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Re: How Do Prozac & Serzone Work Different?

Posted by JohnL on February 9, 2000, at 4:34:45

In reply to How Do Prozac & Serzone Work Different?, posted by Alice on February 9, 2000, at 1:36:28

> In a reply to an earlier post, I had stated that my doctor had put me on Serzone, and for about 2 months I suffered through treatment on it. It had no effect on my depression. In fact, it almost seemed to make matters worse--my irritability, anxiety, and outbursts seemed to intensify. I then insisted my doctor put me back on Prozac, which I had previously taken for more than 6 years very successfully. I am wondering if anyone out there can explain to me how these two drugs work so differently? What is it that Prozac does in the brain that Serzone doesn't do? Has anyone else experienced anything like this? Any info would be helpful. Thanx!

Tough questions. I don't think anyone knows for sure why one works and another doesn't. It all has to do with how well a particular drug targets the underlying problem. Metabolites and liver enzymes probably have some poorly understood connection as well I think.

Prozac and Serzone both inhibit reuptake of serotonin. Serzone also has some norepinephrine reuptake inhibition as well. And Serzone blocks certain receptors, which theoretically aids sleep and sexual function as well as serotonin stimulation. Prozac doesn't do that. Sounds good in theory. But if it doesn't address the underlying problem, or influences something that isn't a problem to begin with, there will be negative results.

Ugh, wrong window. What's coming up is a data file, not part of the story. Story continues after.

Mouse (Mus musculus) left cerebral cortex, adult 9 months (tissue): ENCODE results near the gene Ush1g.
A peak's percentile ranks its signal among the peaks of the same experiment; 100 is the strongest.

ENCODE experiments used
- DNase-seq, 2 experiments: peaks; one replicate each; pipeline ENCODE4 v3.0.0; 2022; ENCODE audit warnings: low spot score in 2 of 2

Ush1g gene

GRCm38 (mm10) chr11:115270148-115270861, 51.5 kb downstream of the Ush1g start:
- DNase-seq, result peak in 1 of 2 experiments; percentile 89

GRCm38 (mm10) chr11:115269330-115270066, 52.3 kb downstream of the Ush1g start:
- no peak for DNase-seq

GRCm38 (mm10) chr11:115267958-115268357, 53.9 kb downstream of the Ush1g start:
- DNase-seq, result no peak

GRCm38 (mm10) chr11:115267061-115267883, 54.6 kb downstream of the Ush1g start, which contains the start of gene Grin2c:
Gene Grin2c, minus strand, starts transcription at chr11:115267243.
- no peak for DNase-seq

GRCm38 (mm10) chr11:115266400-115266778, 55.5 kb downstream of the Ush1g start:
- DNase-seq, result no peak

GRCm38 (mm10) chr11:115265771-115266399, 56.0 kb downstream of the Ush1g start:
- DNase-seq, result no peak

I too got worse on Serzone. It's just my own theory, and my doc chuckled at it, but I think maybe in some people blocking those receptors is not a good idea. And in some people, increased norepinephrine will make things worse. Those are my own far fetched theories of why Serzone makes some people worse. Wild guesses. I guess it all depends on how a particular person's brain is wired. And what chemical imbalance exists. All that really matters though, I think, is accepting when something works or doesn't work, whether we understand why or not. So often we find that what works in theory doesn't actually work in reality for each person. And often a drug from a different psychiatric class works wonderfully, when more appropriate drugs didn't work at all. Only through medication reactions can we find the best fit and find a clue as to what the underlying chemical imbalance/failure/instability is.

Why does Prozac work with you but Serzone doesn't? Your guess is as good as mine. :) JohnL




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